Call me at 717.730.2144, email me at, or request a free consultation using my website form if you’d like to schedule an appointment.  We can meet via phone, Skype, or in-person at my office in Camp Hill, PA. Let me know what works for you!

How to avoid ADHD-Christmas overload

Christmas overwhelm(This blog post originally appeared on my ADDitude Magazine blog.  Seems like a great time to run it again, before the holiday madness really sets in!

My childhood Christmas memories include cookie baking, tree decorating, and carol singing. Yes, really — it was perfect. I remember all seven of us signing the dozens of cards sent to friends and family, and taking turns opening each day on the advent calendar. The presents were always highly anticipated — and usually perfect. My godmother hummed Christmas songs, and always had a hug or a kind word to share. She never once lost her temper.

Maybe the pace was slower then – one wage earner, one car, us kids entertained ourselves all day – or maybe I’m just remembering it wrong. Either way, for many years I invested too much time and anxiety in trying to reproduce that holiday magic for my own family.

I kept shopping-list spreadsheets (with more than 100 gifts). I fretted over paying the credit card bills. I baked cookies after work, trying hard not to throw anything when they came out burnt. I scribbled our names onto Christmas cards for people I didn’t make time to talk to during the year. I woke up in a panic some nights, worrying about what I’d forgotten.

I grew to dread the entire month of December. The holidays were way too much for my already-overloaded ADHD brain. I considered prescription medicine for seasonal anxiety related to my ADHD, and self-medicated with eggnog.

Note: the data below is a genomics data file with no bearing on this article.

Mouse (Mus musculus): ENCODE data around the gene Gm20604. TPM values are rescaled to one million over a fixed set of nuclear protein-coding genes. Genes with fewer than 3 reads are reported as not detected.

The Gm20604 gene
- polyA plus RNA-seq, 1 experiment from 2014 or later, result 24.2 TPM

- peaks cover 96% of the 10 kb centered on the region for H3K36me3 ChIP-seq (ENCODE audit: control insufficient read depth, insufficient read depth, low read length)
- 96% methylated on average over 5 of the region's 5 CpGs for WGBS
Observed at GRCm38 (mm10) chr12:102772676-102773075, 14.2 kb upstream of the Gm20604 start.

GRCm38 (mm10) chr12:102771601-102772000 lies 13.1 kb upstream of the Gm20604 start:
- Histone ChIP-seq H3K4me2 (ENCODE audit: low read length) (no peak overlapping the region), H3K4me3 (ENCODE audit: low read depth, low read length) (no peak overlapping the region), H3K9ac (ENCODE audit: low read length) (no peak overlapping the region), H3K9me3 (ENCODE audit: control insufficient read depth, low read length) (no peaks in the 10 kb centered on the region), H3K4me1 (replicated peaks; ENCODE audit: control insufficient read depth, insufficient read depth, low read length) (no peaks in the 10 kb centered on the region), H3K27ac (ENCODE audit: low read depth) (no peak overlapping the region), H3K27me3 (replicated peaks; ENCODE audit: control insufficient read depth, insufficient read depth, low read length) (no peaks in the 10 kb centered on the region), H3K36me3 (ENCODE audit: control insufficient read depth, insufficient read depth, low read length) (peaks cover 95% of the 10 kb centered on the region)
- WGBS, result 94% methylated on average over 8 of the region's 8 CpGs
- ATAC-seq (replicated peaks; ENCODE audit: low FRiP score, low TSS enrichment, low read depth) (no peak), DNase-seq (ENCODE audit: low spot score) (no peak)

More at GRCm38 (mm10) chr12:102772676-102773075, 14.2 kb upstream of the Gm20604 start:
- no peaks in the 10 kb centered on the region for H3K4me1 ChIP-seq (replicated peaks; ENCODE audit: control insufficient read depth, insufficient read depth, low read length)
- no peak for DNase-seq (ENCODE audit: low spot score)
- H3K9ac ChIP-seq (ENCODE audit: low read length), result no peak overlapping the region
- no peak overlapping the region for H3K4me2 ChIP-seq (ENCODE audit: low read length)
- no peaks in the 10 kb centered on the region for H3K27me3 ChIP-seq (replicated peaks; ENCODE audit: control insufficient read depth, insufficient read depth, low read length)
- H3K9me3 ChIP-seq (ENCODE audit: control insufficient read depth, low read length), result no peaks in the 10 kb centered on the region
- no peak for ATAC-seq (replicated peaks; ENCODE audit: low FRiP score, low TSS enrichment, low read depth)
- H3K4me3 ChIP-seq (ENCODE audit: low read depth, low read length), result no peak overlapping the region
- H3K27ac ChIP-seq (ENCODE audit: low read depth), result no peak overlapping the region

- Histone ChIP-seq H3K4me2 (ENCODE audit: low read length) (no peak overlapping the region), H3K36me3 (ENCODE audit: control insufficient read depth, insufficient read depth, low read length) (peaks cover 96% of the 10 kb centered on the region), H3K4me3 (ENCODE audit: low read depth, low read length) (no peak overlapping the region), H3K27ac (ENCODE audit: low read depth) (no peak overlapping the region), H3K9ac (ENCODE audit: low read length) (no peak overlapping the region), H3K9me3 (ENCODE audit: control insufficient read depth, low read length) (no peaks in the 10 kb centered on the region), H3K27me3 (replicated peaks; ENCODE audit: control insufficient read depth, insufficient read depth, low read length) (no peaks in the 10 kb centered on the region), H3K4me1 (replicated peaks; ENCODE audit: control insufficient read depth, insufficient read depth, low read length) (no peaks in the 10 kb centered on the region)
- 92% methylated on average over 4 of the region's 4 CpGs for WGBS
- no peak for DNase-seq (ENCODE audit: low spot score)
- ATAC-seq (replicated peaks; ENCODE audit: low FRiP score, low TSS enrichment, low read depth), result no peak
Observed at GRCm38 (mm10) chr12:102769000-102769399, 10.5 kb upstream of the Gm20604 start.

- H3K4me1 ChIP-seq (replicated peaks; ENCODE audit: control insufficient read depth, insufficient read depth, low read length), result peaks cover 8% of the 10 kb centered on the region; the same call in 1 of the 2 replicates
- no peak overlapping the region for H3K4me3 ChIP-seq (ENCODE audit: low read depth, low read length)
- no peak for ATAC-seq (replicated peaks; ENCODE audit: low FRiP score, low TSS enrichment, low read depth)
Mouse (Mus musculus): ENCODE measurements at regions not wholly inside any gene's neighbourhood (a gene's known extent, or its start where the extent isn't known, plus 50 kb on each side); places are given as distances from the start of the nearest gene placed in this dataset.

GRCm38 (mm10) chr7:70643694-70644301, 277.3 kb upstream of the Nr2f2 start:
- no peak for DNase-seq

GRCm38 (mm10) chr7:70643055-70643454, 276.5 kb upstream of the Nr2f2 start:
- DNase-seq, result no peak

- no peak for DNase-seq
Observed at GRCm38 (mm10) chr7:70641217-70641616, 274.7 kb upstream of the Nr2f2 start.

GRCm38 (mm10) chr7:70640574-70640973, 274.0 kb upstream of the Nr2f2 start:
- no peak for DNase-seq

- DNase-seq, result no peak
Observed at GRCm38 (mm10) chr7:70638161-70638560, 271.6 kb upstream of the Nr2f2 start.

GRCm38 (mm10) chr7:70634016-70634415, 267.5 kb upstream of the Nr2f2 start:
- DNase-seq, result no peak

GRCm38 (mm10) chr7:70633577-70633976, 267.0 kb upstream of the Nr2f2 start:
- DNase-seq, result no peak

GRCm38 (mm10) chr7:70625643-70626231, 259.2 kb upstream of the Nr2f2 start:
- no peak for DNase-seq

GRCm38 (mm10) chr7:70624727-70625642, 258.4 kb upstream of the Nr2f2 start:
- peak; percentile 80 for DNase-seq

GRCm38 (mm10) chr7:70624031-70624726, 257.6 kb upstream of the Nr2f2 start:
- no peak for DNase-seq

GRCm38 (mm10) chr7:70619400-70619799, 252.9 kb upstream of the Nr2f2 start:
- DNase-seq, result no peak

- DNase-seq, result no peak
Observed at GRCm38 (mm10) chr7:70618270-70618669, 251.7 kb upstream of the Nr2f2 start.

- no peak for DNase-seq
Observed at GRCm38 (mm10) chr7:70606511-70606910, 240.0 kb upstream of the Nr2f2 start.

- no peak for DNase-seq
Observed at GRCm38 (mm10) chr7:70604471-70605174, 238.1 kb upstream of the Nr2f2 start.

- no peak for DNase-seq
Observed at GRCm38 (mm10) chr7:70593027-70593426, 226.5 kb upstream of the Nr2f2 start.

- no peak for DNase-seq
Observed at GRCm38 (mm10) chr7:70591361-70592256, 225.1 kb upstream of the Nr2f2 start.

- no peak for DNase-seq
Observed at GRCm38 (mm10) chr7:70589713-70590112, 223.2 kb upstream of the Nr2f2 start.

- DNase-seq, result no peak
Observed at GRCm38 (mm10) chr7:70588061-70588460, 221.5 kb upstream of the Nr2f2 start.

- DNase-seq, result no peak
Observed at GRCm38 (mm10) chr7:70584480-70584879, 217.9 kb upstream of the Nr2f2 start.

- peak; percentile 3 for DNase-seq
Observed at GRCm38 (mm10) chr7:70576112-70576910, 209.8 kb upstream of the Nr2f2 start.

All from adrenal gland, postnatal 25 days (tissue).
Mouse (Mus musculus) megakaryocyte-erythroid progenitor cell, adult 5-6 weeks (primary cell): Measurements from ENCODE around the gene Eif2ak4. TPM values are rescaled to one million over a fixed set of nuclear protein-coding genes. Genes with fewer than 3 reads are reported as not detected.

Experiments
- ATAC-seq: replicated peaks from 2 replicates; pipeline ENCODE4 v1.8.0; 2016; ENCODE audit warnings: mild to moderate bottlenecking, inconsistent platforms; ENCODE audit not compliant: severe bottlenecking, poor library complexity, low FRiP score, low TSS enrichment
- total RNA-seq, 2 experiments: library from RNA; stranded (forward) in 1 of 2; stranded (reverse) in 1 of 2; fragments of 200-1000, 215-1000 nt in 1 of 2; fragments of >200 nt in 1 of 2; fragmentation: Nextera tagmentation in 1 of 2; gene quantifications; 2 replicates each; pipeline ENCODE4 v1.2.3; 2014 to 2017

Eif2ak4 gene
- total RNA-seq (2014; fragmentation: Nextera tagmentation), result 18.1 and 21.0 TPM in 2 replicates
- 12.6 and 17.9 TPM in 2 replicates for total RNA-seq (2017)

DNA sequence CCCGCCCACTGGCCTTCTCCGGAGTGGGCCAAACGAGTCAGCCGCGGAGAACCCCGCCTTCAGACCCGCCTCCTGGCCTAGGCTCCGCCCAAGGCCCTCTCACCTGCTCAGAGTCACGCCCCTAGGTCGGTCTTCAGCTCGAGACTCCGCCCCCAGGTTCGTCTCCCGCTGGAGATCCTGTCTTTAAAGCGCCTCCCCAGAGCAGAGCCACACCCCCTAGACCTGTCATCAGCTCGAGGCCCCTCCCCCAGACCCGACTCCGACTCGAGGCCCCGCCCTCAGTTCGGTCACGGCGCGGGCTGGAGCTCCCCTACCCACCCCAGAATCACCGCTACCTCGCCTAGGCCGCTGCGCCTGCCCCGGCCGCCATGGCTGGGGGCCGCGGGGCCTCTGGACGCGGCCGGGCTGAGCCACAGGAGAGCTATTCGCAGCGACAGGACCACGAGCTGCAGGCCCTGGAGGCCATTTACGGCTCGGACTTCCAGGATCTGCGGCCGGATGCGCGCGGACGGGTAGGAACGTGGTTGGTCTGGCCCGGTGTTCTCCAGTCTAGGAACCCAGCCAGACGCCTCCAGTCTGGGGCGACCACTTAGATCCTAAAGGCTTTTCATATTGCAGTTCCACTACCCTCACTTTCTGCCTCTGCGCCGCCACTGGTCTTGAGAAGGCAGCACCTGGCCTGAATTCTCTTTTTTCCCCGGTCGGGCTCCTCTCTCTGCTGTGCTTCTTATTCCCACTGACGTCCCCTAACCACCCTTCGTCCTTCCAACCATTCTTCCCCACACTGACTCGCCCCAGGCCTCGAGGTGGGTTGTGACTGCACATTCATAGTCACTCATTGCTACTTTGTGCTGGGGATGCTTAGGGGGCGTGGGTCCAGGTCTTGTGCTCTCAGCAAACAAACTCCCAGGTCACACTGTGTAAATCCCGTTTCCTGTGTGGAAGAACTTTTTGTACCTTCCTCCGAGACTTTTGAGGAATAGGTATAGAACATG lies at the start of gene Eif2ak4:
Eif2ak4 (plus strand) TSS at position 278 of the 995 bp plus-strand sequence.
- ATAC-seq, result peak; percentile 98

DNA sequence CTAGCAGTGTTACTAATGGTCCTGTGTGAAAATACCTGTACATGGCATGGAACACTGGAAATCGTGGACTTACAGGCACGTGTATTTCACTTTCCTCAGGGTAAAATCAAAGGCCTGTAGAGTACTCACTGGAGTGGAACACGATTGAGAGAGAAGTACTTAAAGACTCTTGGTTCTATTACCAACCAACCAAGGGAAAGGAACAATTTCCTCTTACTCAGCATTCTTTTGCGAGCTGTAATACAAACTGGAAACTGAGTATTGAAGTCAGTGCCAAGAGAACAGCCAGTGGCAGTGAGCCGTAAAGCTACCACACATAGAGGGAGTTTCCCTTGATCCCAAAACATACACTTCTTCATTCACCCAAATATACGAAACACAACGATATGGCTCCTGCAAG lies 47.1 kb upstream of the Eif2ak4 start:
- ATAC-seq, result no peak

Then one year, something magical happened. A co-worker sheepishly asked if we could stop exchanging gifts. I was elated! It got me thinking: How many other people would be relieved to lessen their holiday burden? The following year, I broached the idea with several enlightened relatives. Yes, they said, they too found gift giving to be stressful. “Thank you for asking!”

Today, I’m a minimalist when it comes to celebrating the yule. I do only the holiday things that truly bring me joy.

I don’t decorate for the neighbors, I don’t send cards, and I don’t mind that I don’t get many either. I don’t bake (it sabotages my efforts to stick to an ADHD-friendly diet of protein, vegetables and whole grains anyway). Not even a Christmas tree (ick, those needles!), although I do have a lovely pink poinsettia on the dining room table. My gift exchange list is manageable: one person. He’s fun to shop for, so I’ll keep him on the list.

The point of all of this? We all have ideas of how the holidays should be celebrated, based on our childhoods, what we see on TV, and what our friends and neighbors do. But how much of it do we really enjoy? How much of it do our families enjoy? They probably do NOT enjoy being the recipients of our increased frustration level, that’s for sure. It’s hard enough to deal with the stress of daily living with ADHD. Do you know anyone who feels less stress during the holidays? I didn’t think so.

So If we aren’t enjoying it, why the heck are we doing it?

I invite you to consider your own traditions next year. What seems obligatory? What seems like madness? What would you rather do without? What can you reasonably do and still feel good about? That’s what you should do. Give yourself permission to drop the rest. Then, you’ll know the feeling of joy during the holiday season. And that, I believe, is the whole idea.

Can we procrastinate on winter?

Fall viewThis is the view from my office window today.  Gorgeous, isn’t it?  Beautiful scenery notwithstanding, fall is my least favorite season. Why? Oh, the weather is usually just right – not too hot, not too cold. Heating and cooling expenses are lower. The bugs are gone.